COVID-19 Vaccines Are Voluntary In The Military. Fort Bragg Leaders Are Hoping More Soldiers Get Them.
Base leaders say fewer than half of the soldiers who qualify for the vaccine have decided to get it. The Army has rolled out a campaign to persuade them.
Many members of the Armed Forces are eligible to get the COVID-19 vaccine. But fewer than half the troops in some units have agreed to get vaccinated, and the Pentagon finds itself waging a battle against misinformation and vaccine hesitancy.
Military leaders say they need troops ready to fight, not getting sick, having their training restricted or cycling in and out of quarantines. Service members can’t be ordered to take vaccines that don’t have full FDA approval unless the President allows it, so the Pentagon has to persuade them.
Military leaders are trying hard to get the attention of troops like PFC Rodolfo Amaya. One day recently, he got in line to get vaccinated inside a Fort Bragg recreation center. But only after overcoming his reluctance - based on one of the most common reasons troops cite.
“When it first came out, I was skeptical,” he said. “It’s a new vaccine. No one really knows how it’s going to affect us in the later future."
Just ahead of him in line was Spc. Emily Gaiser who had been hesitant for the same reason. She said some of her female friends are still saying no.
“Most of the people who are not getting it right now are the ones who are having kids right now,” she said. “They're kind of nervous for the fact that they have newborns in their house, and they don't want to risk anything at the moment.”
The CDC says the vaccines are not likely to pose a risk for people who are pregnant or breastfeeding.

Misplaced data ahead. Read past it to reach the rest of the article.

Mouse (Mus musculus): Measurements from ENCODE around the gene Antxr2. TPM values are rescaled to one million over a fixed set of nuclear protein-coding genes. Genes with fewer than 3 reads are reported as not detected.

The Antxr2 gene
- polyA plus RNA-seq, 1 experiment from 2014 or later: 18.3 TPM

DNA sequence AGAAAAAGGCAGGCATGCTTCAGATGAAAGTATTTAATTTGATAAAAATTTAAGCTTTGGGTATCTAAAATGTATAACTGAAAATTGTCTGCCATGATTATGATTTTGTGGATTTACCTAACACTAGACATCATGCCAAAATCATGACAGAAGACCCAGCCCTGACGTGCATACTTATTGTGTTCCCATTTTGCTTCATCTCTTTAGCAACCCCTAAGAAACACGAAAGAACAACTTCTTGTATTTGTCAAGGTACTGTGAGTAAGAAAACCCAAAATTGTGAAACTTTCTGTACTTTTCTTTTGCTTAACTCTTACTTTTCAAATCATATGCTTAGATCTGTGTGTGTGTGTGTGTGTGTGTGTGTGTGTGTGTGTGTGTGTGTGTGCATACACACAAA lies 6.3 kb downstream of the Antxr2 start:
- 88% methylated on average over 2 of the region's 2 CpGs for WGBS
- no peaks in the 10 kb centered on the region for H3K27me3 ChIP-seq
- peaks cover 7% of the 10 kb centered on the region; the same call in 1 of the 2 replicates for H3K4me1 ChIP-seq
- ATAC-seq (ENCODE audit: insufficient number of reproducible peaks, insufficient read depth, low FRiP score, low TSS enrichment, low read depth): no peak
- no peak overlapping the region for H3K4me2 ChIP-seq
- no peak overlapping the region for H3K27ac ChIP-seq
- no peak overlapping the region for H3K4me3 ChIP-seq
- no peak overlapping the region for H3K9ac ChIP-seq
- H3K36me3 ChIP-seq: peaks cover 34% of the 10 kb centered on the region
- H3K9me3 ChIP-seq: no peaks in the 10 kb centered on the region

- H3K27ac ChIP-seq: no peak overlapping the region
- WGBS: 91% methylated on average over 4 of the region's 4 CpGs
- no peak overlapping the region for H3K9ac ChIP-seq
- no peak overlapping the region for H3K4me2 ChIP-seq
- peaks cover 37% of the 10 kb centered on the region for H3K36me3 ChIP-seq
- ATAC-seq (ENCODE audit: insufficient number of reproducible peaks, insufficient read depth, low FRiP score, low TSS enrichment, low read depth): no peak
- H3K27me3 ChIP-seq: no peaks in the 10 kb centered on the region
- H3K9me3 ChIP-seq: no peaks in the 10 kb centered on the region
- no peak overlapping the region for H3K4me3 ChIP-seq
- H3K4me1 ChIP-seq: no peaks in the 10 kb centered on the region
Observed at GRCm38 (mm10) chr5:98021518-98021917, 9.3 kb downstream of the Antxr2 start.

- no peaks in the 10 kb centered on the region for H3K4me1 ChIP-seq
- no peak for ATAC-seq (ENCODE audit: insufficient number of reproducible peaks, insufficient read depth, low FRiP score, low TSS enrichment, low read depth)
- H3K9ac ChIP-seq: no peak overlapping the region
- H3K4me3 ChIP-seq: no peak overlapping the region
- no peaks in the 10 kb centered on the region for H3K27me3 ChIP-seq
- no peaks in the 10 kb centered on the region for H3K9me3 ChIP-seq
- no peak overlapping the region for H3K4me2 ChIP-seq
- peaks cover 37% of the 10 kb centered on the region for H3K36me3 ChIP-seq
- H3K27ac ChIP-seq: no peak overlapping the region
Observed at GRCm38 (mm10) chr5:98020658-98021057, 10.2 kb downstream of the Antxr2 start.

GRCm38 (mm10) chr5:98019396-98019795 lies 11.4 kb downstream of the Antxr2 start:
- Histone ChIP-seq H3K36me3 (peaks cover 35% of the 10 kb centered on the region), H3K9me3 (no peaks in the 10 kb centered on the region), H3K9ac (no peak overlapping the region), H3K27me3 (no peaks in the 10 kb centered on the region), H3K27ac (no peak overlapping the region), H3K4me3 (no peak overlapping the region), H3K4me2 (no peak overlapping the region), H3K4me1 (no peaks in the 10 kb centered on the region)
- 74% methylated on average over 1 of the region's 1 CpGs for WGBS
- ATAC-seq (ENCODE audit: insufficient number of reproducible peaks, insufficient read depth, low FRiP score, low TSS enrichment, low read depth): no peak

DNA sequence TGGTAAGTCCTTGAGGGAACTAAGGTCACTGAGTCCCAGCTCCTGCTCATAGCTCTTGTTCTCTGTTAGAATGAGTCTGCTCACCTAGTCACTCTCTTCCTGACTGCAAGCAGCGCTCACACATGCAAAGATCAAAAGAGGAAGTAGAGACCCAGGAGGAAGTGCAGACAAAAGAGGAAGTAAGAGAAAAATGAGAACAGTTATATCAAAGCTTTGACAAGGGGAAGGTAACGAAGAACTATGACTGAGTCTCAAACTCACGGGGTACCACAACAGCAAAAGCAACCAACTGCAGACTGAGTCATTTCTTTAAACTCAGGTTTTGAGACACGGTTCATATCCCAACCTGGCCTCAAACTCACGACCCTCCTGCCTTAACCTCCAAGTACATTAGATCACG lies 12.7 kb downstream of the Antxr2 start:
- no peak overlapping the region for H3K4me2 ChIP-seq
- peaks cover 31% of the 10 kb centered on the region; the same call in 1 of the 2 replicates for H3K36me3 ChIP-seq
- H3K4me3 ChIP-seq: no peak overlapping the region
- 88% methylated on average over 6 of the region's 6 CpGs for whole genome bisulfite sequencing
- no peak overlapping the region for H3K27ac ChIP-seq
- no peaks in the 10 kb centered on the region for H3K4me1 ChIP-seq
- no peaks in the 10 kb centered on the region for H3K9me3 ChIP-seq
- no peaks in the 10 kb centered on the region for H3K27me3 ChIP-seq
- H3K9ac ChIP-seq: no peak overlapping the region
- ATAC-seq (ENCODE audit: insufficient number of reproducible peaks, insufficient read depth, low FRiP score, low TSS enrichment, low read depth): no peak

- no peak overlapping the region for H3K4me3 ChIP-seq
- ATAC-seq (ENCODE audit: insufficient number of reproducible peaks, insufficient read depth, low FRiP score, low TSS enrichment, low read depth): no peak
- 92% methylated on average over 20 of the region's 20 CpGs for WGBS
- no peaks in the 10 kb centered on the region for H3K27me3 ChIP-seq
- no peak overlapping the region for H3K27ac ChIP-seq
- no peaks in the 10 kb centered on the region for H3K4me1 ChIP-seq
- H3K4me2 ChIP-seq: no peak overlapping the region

Bragg officials said in early March the percentage of soldiers agreeing to get vaccinated was under 50% for the base. It’s especially low among younger soldiers, who are getting much of their inaccurate information from social media.
So the Army has begun treating that misinformation and disinformation as a battlefield foe.
“We're constantly trying to work out what the myth of the day is, and then we research that, we find the facts behind it,” said Lieutenant Colonel Owen Price, the advisor on COVID-19 to the 18th Airborne Corps.
The Bragg-headquartered 18th Airborne Corps, which comprises nearly a fifth of the Army, has started an aggressive social media campaign. It’s also having success using medics to talk with soldiers in their units one on one, as peers who also happen to have medical expertise.
At least one common reason for not getting vaccinated can’t be blamed on the Internet. Some troops are saying no simply because they can.
“Choice is a fairly rare commodity in their lives,” Price said. “They get told when to eat, what to wear, where they can go, what they can and can't do so much that when they’re given a choice to do something, then some percentage of population will say no, just because they have that choice.”
Price and his counterparts across the Army share information about successful tactics. He said in recent weeks Fort Bragg has seen at least modest gains in the number of troops willing to get vaccinated, probably in part because of the education efforts.
There's also been a kind of snowball effect.
“I think a lot of it is seeing the more people that get vaccinated, and that they see that they did not have any ill effects,” Price said. “To me, that's been huge.”
That’s a big reason PFC Amaya and Spc. Gaiser were in that line waiting for a shot of Pfizer vaccine.
“I had a lot of family members and other soldiers who took the shot and they said they felt fine afterwards," Amaya said. “So they said just go ahead and get the shot. So that was pretty much my influence for me coming here.”
Gaiser was likewise influenced by seeing other soldiers get the vaccine. And someone else, too.
“I'm getting it because my grandma's getting it, and I kind of want to be able to see her later on," she said. "It is kind of nerve-racking to get it, but if my grandma can get it, so can I."
Now the military just has to convince more troops to be like Gaiser’s grandmother.
This story was produced by the American Homefront Project, a public media collaboration that reports on American military life and veterans. Funding comes from the Corporation for Public Broadcasting.